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Robinson, who broke MLB’s color barrier with the 1947 Dodgers, was credited with 49 hits with the 1945 Kansas City Monarchs that increased his total to 1,567.

Among pitchers, Satchel Paige gained 28 wins that raised his total to 125.

The committee met six times and dealt with issues such as when compiled league statistics didn’t make sense, for example a league having more wins than losses, and walks that were missing. Researchers had to identify whether players with the same name were one person or separate, tracking dates of birth, and identify people listed by nicknames. Documenting transactions and identifying ballparks in a time when neutral sites often were used is ongoing, along with uncovering statistics for independent teams.

Kevin Johnson and Gary Ashwill, researchers who had spent nearly two decades helping assemble the Seamheads Negro Leagues Database, were included in the project.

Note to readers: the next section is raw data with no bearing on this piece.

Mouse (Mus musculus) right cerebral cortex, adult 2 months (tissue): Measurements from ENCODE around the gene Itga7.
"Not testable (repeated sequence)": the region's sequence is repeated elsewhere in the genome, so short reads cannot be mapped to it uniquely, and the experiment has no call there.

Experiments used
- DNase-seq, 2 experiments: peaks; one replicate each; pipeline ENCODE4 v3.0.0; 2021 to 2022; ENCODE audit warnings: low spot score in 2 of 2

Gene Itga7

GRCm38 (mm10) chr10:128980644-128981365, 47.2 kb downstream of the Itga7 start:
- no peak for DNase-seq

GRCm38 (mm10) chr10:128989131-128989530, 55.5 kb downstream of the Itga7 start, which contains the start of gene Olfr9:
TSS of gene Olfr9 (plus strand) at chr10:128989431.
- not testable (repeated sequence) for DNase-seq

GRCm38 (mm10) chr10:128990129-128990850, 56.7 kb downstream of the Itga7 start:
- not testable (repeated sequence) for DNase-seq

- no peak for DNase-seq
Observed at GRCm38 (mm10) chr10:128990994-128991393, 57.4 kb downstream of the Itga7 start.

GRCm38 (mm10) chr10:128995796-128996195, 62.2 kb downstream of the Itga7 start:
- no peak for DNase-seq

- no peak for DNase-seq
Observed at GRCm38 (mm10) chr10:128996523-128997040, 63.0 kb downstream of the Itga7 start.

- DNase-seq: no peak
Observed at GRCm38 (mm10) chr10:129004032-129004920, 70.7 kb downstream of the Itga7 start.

Thorn estimated 72 percent of Negro Leagues records from 1920-1948 are included and additional research might lead to future modifications to the all-time leader lists. Thorn said a four-homer game by Gibson in 1938 and a home run by Mays in August 1948 could not be included because complete game accounts have not been found.

“Without a box score, we can’t really balance the statistics,” Johnson said. “Those games are kind of in limbo at the moment.”

Some game details were obtained from newspapers that covered Black communities. Johnson said that while complete accounts were found for about 95 percent of games in the 1920s, coverage dropped off during the Great Depression in the 1930s and never fully recovered.